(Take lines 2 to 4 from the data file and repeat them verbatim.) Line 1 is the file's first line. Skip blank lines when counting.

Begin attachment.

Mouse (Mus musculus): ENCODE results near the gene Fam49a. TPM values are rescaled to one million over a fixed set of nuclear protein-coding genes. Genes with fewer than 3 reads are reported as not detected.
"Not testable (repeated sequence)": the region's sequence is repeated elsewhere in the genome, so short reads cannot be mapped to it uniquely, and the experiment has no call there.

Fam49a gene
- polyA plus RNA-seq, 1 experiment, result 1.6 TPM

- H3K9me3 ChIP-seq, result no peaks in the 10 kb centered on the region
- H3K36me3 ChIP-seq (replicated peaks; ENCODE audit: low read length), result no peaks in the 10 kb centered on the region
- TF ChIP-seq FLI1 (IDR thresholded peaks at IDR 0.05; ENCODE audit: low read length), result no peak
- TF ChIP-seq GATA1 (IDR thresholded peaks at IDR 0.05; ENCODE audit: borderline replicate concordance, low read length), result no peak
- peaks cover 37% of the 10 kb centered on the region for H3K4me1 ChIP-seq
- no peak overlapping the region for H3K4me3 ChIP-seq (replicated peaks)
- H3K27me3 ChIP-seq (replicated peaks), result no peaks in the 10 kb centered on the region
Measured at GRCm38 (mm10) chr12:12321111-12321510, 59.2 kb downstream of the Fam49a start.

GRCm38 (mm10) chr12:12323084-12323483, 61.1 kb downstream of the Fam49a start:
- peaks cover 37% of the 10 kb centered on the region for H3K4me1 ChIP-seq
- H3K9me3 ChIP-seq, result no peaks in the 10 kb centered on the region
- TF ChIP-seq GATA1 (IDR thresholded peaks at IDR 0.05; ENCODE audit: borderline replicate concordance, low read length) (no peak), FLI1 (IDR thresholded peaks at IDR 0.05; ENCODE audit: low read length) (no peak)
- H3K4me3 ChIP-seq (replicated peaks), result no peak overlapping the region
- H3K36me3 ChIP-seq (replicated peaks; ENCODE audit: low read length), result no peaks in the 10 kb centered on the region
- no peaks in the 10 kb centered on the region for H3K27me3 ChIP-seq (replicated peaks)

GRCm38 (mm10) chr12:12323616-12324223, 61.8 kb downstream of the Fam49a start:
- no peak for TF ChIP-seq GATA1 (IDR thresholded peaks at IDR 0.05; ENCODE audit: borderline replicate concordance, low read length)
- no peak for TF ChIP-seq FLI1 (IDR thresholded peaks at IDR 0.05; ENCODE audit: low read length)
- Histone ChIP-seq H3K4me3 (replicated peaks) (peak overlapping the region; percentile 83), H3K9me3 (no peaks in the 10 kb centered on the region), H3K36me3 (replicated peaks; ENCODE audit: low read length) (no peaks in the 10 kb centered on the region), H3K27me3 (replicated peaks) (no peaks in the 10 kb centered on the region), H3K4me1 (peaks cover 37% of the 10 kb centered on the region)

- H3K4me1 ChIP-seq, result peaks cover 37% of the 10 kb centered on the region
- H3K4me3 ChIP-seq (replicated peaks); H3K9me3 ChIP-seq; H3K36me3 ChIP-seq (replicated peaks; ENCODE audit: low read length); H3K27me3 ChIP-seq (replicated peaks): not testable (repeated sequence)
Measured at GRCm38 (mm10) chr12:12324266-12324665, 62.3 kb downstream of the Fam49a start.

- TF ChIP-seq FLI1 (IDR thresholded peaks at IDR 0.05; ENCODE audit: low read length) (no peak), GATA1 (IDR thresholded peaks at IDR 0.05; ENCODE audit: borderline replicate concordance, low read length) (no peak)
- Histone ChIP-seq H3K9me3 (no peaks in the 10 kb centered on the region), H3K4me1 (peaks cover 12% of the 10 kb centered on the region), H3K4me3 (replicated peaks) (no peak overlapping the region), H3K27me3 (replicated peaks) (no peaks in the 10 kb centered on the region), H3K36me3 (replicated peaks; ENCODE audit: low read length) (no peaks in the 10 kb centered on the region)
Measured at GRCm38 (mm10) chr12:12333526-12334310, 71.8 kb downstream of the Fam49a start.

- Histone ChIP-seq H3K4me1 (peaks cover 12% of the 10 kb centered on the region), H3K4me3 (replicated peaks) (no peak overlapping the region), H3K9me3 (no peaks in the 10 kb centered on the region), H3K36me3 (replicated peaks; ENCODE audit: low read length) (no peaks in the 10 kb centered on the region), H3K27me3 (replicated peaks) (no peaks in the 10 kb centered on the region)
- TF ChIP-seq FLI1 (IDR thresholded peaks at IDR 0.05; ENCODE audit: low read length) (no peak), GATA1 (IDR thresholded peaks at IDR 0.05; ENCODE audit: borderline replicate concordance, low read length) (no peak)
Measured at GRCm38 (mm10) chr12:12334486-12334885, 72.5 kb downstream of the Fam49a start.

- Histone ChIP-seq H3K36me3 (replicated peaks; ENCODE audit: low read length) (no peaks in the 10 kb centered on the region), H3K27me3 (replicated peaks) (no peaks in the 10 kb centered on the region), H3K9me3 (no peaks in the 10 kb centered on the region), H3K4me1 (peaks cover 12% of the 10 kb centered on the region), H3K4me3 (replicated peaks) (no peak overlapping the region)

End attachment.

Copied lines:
"Not testable (repeated sequence)": the region's sequence is repeated elsewhere in the genome, so short reads cannot be mapped to it uniquely, and the experiment has no call there.

Fam49a gene
- polyA plus RNA-seq, 1 experiment, result 1.6 TPM